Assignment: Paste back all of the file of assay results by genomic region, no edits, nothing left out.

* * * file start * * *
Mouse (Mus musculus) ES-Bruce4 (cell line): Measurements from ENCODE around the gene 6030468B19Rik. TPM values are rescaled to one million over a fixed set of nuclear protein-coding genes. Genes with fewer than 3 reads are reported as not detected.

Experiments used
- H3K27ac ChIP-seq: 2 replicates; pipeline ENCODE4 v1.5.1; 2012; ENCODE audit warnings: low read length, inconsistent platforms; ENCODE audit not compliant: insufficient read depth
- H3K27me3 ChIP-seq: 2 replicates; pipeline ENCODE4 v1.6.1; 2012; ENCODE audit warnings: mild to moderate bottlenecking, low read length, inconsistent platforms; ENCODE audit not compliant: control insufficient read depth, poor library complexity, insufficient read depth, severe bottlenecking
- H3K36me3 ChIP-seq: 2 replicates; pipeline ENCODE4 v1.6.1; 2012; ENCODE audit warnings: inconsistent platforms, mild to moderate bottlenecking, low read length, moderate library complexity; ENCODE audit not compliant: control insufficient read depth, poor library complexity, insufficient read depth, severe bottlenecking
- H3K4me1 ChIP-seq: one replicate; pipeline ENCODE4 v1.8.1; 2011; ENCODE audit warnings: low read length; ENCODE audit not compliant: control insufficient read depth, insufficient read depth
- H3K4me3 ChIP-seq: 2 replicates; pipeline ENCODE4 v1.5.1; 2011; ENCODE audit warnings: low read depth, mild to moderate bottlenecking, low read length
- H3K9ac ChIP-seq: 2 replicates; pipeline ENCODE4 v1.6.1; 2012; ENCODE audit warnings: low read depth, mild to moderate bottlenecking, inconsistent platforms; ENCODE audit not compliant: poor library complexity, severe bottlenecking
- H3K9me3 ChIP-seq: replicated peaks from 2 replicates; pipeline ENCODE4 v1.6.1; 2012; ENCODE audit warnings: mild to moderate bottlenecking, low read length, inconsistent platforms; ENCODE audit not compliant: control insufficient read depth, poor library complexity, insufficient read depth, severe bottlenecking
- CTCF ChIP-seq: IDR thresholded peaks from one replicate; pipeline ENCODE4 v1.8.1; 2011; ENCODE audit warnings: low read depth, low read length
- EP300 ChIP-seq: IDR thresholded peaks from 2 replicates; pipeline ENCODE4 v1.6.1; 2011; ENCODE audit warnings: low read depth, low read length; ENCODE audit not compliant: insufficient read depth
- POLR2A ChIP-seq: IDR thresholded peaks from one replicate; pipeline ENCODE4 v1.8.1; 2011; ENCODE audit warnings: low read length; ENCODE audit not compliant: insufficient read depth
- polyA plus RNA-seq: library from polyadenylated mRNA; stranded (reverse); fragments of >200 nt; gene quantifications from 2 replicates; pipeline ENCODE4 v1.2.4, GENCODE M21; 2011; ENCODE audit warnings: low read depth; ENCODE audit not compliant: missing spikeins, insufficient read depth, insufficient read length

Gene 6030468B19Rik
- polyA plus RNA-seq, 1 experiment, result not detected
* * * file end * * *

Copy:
Mouse (Mus musculus) ES-Bruce4 (cell line): Measurements from ENCODE around the gene 6030468B19Rik. TPM values are rescaled to one million over a fixed set of nuclear protein-coding genes. Genes with fewer than 3 reads are reported as not detected.

Experiments used
- H3K27ac ChIP-seq: 2 replicates; pipeline ENCODE4 v1.5.1; 2012; ENCODE audit warnings: low read length, inconsistent platforms; ENCODE audit not compliant: insufficient read depth
- H3K27me3 ChIP-seq: 2 replicates; pipeline ENCODE4 v1.6.1; 2012; ENCODE audit warnings: mild to moderate bottlenecking, low read length, inconsistent platforms; ENCODE audit not compliant: control insufficient read depth, poor library complexity, insufficient read depth, severe bottlenecking
- H3K36me3 ChIP-seq: 2 replicates; pipeline ENCODE4 v1.6.1; 2012; ENCODE audit warnings: inconsistent platforms, mild to moderate bottlenecking, low read length, moderate library complexity; ENCODE audit not compliant: control insufficient read depth, poor library complexity, insufficient read depth, severe bottlenecking
- H3K4me1 ChIP-seq: one replicate; pipeline ENCODE4 v1.8.1; 2011; ENCODE audit warnings: low read length; ENCODE audit not compliant: control insufficient read depth, insufficient read depth
- H3K4me3 ChIP-seq: 2 replicates; pipeline ENCODE4 v1.5.1; 2011; ENCODE audit warnings: low read depth, mild to moderate bottlenecking, low read length
- H3K9ac ChIP-seq: 2 replicates; pipeline ENCODE4 v1.6.1; 2012; ENCODE audit warnings: low read depth, mild to moderate bottlenecking, inconsistent platforms; ENCODE audit not compliant: poor library complexity, severe bottlenecking
- H3K9me3 ChIP-seq: replicated peaks from 2 replicates; pipeline ENCODE4 v1.6.1; 2012; ENCODE audit warnings: mild to moderate bottlenecking, low read length, inconsistent platforms; ENCODE audit not compliant: control insufficient read depth, poor library complexity, insufficient read depth, severe bottlenecking
- CTCF ChIP-seq: IDR thresholded peaks from one replicate; pipeline ENCODE4 v1.8.1; 2011; ENCODE audit warnings: low read depth, low read length
- EP300 ChIP-seq: IDR thresholded peaks from 2 replicates; pipeline ENCODE4 v1.6.1; 2011; ENCODE audit warnings: low read depth, low read length; ENCODE audit not compliant: insufficient read depth
- POLR2A ChIP-seq: IDR thresholded peaks from one replicate; pipeline ENCODE4 v1.8.1; 2011; ENCODE audit warnings: low read length; ENCODE audit not compliant: insufficient read depth
- polyA plus RNA-seq: library from polyadenylated mRNA; stranded (reverse); fragments of >200 nt; gene quantifications from 2 replicates; pipeline ENCODE4 v1.2.4, GENCODE M21; 2011; ENCODE audit warnings: low read depth; ENCODE audit not compliant: missing spikeins, insufficient read depth, insufficient read length

Gene 6030468B19Rik
- polyA plus RNA-seq, 1 experiment, result not detected